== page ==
Yes, absolutely. About three years ago I discovered, by coincidence, Heidi Manthey. She is now 94 years old. She does ceramics, porcelain, and faience. Amazing. She is from the former German Democratic Republic (GDR) and was a star there. I included her in this exhibition of 31 women. This is the very first time that her ceramic pieces are part of an art exhibition. I hope that now she will also be appreciated in the art world because the art world usually says: “What, ceramics? This is handcraft, it is not real art”. But it is real art! GDR, as I guess all socialist countries did, had a very different understanding about high art and handcraft. They were both placed on the same level. Wow! We really need to fight for this! Again, I do not believe in hierarchies, but I believe in what is good and what is not good. Yes, it is true. When I look back, for so many years I always tried to push artists, both women and men artists, who had, in my understanding, been totally under the radar.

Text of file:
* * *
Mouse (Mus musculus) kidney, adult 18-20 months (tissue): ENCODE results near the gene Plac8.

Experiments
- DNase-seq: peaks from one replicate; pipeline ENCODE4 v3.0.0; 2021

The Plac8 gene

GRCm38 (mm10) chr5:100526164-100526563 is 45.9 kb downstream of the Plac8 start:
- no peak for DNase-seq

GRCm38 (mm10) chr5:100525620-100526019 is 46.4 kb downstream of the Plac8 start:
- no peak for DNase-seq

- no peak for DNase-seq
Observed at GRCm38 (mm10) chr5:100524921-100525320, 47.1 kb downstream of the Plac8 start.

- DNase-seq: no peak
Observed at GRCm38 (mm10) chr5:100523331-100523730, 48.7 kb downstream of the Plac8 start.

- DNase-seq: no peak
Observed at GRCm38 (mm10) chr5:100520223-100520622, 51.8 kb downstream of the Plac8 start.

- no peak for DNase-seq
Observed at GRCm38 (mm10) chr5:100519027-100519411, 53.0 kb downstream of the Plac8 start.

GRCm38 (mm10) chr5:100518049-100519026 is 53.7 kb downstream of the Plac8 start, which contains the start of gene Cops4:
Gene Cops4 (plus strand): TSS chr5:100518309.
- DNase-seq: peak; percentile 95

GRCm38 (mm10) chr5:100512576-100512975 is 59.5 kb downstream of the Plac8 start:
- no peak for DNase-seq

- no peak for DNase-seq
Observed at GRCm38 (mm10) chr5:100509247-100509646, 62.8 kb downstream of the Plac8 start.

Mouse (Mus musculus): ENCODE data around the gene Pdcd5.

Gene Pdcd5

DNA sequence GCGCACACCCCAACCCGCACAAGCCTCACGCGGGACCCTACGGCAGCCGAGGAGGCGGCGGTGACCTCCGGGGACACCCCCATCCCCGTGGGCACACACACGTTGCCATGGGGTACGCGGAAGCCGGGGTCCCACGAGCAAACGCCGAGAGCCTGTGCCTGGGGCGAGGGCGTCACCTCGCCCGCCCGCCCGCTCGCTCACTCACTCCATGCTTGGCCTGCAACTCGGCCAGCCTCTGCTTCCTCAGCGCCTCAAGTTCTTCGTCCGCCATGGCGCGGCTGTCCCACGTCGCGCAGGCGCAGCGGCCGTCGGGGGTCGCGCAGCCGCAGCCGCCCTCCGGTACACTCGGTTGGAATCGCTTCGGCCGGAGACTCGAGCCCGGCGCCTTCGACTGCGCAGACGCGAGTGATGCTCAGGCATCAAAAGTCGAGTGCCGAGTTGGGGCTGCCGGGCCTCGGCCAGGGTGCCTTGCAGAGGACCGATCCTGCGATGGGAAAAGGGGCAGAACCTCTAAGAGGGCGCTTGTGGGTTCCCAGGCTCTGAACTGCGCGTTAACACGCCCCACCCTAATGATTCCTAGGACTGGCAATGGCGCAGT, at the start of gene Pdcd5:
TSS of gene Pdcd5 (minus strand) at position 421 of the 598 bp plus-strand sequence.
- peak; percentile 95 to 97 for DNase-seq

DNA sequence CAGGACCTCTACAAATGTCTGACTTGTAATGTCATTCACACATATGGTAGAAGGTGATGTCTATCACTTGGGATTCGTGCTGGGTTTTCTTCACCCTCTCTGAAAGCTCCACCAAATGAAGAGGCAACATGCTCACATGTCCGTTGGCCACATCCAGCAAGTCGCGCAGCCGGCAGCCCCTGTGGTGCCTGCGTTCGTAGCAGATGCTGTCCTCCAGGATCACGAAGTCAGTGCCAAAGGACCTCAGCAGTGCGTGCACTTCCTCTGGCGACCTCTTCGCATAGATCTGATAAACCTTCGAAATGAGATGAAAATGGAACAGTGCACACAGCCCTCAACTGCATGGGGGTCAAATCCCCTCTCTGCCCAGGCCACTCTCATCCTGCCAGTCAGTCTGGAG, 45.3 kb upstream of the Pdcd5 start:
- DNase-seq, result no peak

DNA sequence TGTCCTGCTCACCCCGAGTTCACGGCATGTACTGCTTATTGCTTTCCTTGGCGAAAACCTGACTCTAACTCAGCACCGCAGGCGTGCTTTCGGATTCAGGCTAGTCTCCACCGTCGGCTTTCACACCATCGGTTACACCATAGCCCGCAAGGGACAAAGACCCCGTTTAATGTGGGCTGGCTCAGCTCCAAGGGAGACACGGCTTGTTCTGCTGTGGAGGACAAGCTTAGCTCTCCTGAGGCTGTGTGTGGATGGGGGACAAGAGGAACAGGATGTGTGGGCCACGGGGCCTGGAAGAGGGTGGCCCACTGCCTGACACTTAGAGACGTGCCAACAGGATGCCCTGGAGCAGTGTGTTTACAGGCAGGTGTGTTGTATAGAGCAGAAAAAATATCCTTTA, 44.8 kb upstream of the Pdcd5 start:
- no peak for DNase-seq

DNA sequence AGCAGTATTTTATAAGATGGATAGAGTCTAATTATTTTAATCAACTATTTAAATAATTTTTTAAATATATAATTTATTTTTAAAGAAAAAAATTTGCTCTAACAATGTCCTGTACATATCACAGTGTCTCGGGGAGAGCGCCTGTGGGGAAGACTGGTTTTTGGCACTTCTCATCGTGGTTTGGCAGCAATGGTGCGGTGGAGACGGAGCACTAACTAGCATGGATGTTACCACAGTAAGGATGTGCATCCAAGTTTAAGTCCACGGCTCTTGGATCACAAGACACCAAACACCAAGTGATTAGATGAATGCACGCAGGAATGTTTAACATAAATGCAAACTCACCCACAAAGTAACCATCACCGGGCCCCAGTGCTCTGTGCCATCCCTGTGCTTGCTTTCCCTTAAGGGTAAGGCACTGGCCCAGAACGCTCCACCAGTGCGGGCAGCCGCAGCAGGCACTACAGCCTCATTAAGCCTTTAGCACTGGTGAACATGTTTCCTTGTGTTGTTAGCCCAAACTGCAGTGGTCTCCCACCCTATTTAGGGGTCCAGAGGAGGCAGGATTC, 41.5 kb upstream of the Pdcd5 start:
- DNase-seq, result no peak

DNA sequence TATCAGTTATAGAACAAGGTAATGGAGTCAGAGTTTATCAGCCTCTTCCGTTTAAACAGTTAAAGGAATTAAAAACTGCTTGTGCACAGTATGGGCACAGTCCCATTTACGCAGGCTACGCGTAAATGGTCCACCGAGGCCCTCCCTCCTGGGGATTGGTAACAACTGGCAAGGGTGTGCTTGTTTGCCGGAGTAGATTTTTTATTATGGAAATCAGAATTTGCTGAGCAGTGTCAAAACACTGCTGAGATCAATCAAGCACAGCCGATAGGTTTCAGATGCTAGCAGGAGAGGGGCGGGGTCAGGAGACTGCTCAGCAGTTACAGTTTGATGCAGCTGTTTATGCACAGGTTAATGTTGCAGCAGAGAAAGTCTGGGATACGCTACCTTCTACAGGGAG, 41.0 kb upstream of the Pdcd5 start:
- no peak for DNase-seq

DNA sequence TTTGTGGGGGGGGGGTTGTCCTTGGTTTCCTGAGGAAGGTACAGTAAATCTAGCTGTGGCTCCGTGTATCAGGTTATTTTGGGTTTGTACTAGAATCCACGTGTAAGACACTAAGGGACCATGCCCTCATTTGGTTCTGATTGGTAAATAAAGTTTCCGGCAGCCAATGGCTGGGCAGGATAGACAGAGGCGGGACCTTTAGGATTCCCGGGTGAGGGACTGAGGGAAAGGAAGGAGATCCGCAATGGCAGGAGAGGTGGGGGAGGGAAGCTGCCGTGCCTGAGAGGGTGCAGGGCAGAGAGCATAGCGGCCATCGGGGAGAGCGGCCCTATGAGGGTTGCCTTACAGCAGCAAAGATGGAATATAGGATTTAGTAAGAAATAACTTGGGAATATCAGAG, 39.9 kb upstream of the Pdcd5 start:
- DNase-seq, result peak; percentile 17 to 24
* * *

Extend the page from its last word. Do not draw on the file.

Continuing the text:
Speaking about how art could help us in these times, one hurdle we are facing is that because we are so distracted by all the information around us, when we are in a museum or anywhere else, we no longer see the art. We just pass by it or spend just a fraction of a second in front of each artwork. How can we relearn the right way to look at art?

Since the pandemic, an increasing number of museums are weekly hosting yet another event, another performance, another concert. And, again, they are not grasping the idea that a museum should be a place where you can take a break, a place where you can shut down the high speed of life outside of the museum. You know what I mean? It is unbelievable. In Berlin, every week there are new events taking place at every other institution.

And one does not have the time to contemplate.